- Describe your development process and environment for Drupal. (Docker? Linux? …XAMPP? Do you make use of features and configuration management? How? What’s that?)
- Do you use continuous integration methods?
- Are you utilizing a repository of some sort?
- Do you have a dedicated Drupal developer or team?
- How do your developers stay fresh? (drupalize.me? conferences? …just what’s on Twitter?)
- What’s your relationship with the Drupal community? (IRC? Old friends? Forums?)
- Does your agency make any contributions in code or sponsorships?
- Do you attend conferences? Speak at them? Birds of a Feather stories? Sprints?
- Does your agency have a Drupal.org profile I can see? (Best for last. Looking for a yes.)
(hint: when I preface something in parenthesis with “…” that means bad.)
On that note I’ll stop to say, I completely understand that agencies get ahead in life by taking risks and in many cases pull the trigger and look at the target later with great success. But suffer no delusions, unless the agency your working with can sing through these answers with confidence and proof then you might want to reconsider your options because you're potentially facing a nightmare.
The Struggle is Real
I understand the struggle is real. Do you go off and just say nah? Maybe. In my humble opinion how hard the agency tries to desperately cling to the idea of getting your business at all costs would tip the scales in that decision greatly. Do they back off and concede to the fact that they have a PHP guy but he knows nothing of Drupal? How much room for error do you have in your scenario? Hey if you’ve got some padding and the agency is truly transparent with high spirits and desires for Drupal, the risk is yours to take and they just might be worth it. Go with your gut, take the questions above to heart and don’t look back on wanting to use Drupal. You already made a great choice, it’s just about aligning the pieces.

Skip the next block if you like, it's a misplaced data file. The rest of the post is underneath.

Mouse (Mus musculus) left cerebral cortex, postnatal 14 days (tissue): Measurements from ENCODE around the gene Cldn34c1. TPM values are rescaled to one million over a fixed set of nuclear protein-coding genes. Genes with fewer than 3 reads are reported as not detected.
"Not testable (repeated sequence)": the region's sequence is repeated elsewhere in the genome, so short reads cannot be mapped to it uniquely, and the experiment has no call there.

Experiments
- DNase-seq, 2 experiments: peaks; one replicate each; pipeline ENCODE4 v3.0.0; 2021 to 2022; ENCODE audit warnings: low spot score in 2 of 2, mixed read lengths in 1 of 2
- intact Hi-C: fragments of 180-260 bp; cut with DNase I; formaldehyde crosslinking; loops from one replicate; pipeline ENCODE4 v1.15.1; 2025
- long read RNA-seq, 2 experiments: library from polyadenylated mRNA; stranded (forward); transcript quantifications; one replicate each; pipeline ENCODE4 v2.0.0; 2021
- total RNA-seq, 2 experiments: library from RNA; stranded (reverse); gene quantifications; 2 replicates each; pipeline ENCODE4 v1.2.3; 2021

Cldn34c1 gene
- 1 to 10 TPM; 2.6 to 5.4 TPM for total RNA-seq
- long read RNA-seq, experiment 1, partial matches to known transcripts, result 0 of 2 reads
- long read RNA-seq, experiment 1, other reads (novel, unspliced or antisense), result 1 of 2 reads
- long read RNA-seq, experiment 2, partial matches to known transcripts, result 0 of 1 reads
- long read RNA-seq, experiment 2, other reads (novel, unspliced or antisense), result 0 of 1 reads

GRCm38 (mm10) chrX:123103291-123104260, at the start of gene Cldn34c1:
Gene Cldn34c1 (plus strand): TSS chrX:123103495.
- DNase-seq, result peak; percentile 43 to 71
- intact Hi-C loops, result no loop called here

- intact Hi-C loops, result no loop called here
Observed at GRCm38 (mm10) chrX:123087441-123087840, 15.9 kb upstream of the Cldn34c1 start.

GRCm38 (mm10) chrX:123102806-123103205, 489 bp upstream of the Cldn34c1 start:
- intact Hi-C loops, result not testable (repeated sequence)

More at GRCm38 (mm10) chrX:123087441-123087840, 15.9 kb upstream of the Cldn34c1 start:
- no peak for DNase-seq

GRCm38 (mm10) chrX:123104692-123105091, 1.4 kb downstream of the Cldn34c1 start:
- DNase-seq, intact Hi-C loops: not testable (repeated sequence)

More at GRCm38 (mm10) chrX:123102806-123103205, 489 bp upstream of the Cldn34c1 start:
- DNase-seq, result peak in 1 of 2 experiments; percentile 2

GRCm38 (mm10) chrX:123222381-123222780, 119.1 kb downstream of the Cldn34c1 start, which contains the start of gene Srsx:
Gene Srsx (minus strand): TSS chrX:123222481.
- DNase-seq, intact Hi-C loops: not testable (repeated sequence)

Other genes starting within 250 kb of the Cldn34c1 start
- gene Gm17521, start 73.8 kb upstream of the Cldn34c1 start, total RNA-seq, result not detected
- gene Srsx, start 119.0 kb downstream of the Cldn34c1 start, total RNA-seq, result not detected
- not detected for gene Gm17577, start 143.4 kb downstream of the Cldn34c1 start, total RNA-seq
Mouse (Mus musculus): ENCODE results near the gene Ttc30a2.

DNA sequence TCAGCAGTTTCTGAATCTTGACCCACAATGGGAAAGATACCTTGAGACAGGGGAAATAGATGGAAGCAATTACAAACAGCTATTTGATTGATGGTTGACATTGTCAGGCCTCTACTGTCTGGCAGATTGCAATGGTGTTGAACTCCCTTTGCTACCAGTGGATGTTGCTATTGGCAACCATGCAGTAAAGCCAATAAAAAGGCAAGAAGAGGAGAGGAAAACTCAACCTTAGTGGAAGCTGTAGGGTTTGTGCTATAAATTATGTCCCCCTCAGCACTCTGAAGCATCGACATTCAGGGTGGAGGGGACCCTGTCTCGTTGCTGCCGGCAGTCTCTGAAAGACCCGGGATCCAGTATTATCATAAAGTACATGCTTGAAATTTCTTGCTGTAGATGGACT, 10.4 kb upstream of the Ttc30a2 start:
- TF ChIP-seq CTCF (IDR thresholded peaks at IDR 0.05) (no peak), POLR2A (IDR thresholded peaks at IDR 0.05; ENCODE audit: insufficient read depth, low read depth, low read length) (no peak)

There are tons of agencies who do specialize in Drupal and can handle everything. However many people want to shop local and do their best to help their local community grow. This is great! You should orient yourself that way! But, I might suggest not putting your eggs in one basket. Perhaps “Agency A” builds the prettiest airplanes in the world, but they have no proof that they can fly. So just use them for the design and find yourself a team of Drupal folks that are truly Drupal masters.
All of this can raise the bar, a lot. I myself am just coming up to speed on some of this stuff even. A few Drupal developers I’ve had the honor of working with have made me sincerely aware of the depths of Drupal and just where I stand! But I don’t just scroll through Twitter barely keeping up with trends. I pay for ongoing training monthly. I interact with my community in chat. I go to conferences and hear what others think. I contribute by sharing my ideas openly, talking to people and giving them all the advice I can. I have honest stories and good advice. I love Drupal because of what’s behind it and do my best to align myself in the same way. Your agency should do the same. It’s not a lot to ask, I promise you that.